To dream that you are stranded on an island suggests that you need to get away from the demands of your daily life. Or perhaps you are running away from a situation instead of trying to confront it.¬† Alternatively, the dream means that you feel cut off from society. You are in a rut and do not know what to do with your life.’


‘To dream¬†of wading in water symbolizes your power and control over your emotions.¬†

Consider the depth and clarity of the water to determine how much power and control you have over the circumstances and situations in your life.’


‘To see a whale in your dream represents your intuition and awareness. You are in tune with your sense of spirituality. Alternatively, a whale symbolizes a relationship or business project that may be too big to handle. You are feeling overwhelmed. The dream may also be a pun on “wailing” and a desire to cry out about something.’



‘To see a dolphin in your dream symbolizes spiritual guidance, intellect, mental attributes and emotional trust. The dream is usually an inspirational one, encouraging you to utilize your mind to its capacity and move upward in life.¬†Alternatively, it suggests that a line of communication has been established between the conscious and subconscious aspects of yourself. Dolphins represent your willingness and ability to explore and navigate through your emotions.

To dream that you are riding a dolphin represents your optimism and social altruism.

To dream that a dolphin is dying indicates feelings of despair. You are feeling disconnected.’


‘To see a shark in your dream indicates feelings of anger, hostility, and fierceness. You are undergoing a long and difficult emotional period and may be an emotional threat to yourself or to others.¬†Perhaps, you are struggling with your individuality and independence, especially in some aspect of your relationship. Alternatively, a shark represents a person in your life who is greedy and unscrupulous. This person goes after what he or she wants with no regards to the well-being and sensitivity of others. The shark may also be an aspect of your own personality with these qualities.’



‘To dream that you are being rescued or rescuing others represents an aspect of yourself that has been neglected or ignored. You are trying to find a way to express this neglected part of yourself. Alternatively, it symbolizes a subconscious cry for help. Perhaps you are too proud in your waking life to ask for assistance.¬†

In particular, to dream that you rescue someone from drowning indicates that you have successfully ackowledged certain emotions and characteristics that are symbolized by the drowning victim.’


So there you have it. I seem to be grappling with some serious s*** in my waking life, aren’t I?¬†Apparently I am an aimless, emotionally distraught bum. But I could be coming to grips with it…..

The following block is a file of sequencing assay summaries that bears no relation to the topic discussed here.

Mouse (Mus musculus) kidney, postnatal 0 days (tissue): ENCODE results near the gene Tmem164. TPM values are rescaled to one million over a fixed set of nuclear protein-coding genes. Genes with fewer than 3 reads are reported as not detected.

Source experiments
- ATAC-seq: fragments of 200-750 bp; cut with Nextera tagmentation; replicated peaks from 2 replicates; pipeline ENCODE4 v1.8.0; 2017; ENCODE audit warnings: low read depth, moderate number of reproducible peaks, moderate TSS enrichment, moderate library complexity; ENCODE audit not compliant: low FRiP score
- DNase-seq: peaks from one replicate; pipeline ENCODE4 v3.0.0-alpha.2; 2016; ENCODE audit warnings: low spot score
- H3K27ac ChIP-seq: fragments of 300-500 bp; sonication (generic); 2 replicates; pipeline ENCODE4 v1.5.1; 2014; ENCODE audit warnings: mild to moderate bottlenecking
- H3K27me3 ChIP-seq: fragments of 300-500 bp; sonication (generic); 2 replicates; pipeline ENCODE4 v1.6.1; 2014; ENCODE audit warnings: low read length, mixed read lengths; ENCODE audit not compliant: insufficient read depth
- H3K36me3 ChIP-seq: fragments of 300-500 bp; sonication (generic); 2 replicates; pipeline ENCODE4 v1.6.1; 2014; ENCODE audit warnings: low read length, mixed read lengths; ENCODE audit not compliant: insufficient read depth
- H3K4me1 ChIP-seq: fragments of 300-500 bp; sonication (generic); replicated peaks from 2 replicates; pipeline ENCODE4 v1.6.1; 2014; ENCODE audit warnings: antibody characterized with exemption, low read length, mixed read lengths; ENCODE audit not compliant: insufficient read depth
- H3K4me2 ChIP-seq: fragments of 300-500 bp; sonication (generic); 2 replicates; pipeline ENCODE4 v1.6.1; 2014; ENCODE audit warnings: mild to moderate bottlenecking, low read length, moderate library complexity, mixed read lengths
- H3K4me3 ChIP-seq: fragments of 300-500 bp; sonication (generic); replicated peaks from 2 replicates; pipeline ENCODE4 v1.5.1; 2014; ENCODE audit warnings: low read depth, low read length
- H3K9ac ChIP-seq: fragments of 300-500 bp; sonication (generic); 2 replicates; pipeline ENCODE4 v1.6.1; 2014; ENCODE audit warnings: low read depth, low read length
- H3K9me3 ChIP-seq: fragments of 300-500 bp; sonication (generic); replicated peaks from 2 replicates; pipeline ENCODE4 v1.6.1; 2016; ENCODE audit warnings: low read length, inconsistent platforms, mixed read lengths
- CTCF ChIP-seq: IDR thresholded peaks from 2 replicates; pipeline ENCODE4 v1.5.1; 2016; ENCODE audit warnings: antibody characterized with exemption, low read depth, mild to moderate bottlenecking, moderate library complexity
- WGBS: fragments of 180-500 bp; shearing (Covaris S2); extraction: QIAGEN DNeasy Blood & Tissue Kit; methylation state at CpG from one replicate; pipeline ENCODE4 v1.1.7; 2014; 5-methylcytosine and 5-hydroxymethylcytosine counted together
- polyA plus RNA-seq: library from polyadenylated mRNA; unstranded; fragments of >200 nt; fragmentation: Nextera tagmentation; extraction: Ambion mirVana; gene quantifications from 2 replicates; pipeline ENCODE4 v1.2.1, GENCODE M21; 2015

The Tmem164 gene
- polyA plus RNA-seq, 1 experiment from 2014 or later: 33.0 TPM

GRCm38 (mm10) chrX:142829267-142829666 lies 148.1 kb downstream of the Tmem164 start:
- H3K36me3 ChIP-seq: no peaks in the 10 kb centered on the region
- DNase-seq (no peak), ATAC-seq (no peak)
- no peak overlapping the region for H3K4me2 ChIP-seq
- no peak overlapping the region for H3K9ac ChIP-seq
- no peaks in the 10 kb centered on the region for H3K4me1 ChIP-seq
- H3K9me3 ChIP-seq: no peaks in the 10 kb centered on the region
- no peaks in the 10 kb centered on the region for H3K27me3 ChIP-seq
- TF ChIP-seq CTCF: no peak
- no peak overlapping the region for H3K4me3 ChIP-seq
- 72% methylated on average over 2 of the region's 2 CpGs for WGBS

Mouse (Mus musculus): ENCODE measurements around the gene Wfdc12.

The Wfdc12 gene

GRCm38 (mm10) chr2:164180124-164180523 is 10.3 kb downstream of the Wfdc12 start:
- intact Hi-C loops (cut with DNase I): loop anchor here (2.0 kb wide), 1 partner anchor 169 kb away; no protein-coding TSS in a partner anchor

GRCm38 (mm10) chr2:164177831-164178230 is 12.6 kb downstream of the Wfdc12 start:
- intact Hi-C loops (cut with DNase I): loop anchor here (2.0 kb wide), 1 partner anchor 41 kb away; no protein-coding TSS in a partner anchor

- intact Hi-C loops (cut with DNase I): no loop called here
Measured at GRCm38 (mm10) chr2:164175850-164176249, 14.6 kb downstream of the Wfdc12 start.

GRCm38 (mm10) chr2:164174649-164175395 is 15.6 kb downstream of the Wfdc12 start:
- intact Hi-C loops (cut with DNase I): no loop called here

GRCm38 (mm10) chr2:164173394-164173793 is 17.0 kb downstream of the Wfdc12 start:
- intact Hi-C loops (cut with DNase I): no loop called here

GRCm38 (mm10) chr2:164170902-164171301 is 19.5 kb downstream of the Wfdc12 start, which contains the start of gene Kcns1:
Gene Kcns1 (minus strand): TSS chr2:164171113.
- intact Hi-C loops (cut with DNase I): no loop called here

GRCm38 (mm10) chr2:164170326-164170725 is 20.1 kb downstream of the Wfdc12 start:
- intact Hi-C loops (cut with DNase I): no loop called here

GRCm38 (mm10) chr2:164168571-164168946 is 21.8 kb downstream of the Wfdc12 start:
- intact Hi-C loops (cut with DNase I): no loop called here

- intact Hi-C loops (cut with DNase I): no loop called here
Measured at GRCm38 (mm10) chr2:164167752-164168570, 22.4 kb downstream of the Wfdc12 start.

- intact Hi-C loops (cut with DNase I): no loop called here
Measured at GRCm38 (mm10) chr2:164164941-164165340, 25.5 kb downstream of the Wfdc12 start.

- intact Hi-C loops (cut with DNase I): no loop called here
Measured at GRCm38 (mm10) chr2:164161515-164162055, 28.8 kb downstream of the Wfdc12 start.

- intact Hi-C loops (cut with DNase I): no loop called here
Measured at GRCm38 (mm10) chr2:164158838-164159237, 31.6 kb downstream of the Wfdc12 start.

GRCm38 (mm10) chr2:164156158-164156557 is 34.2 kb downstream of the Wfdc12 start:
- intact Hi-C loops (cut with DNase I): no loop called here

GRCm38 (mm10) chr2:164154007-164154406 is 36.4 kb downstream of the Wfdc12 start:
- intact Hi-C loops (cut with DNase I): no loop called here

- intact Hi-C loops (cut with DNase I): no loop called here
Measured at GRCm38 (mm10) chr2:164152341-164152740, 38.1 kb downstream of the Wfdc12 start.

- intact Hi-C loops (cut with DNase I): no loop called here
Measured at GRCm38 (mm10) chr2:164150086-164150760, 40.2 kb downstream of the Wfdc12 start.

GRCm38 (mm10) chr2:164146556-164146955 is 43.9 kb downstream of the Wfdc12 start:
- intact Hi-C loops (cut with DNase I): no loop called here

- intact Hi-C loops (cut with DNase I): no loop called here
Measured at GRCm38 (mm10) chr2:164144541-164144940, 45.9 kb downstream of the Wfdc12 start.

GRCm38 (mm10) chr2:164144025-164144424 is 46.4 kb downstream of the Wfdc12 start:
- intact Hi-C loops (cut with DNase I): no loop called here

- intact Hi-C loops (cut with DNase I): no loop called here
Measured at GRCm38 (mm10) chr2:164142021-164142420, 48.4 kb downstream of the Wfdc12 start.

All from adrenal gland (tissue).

Pinning my hopes on that dolphin. The ones in my dream looked friendly and amused and curious, just like these ones. ūüôā


What kind of dreams do you get? How symbolic do you think they are?

Posted in Events, Karachi, Rambling

Rambling a watershed year away..

If memory serves me right, winter arrived very late last year, when I was beginning to lose hope of getting to pull out my warm clothes at all.

I recall feeling increasingly impatient, longing to feel that nip in the air, that makes sitting on the steps in my back balcony that much more wonderful. The nip finally manifested itself a week before New Years Eve, when a few friends came over and we did a barbecue (chicken in two different marinades), warmed by the embers till the wee hours, cradling hot mugs of tea in our hands.

We stood on the top steps that lead down to the courtyard and watched the fireworks explode in the sky, whooping at particularly spectacular ones. I felt grateful to have friends to celebrate with, happy to hear Amu and her bunch of friends talking and laughing in another balcony, hoping a good time was being had by all…




This year the air turned cooler much earlier, much to my surprise. I felt the crispness in the air as I was letting Fuzzy in one fine morning when I was awake for some godforsaken reason. It was only November and Amu reported that her friend Hannah’s perennially curly hair had already begun to stay straight instead of frizzing up right after ironing. This is a sure sign. It indicates a drop in humidity in the air, which means women in Karachi (including yours truly) start tweeting happily about the increase in good hair days.

Hannah and Amu

Amu began talking about getting a new school sweater as her old one was looking a bit worn out. The child turns up her nose, however, at the standby standard gray pullover provided by Ghani Sons, (the store that sells the most school uniforms in Karachi) as being completely uncool.

A couple of rounds of all the hip stores at the mall revealed nothing of any use. One store, however, had the most lovely ¬†gray cashmere…..beautifully soft, perfect shade of gray…..the kind of sweater that just fits you beautifully and you feel classy wearing it.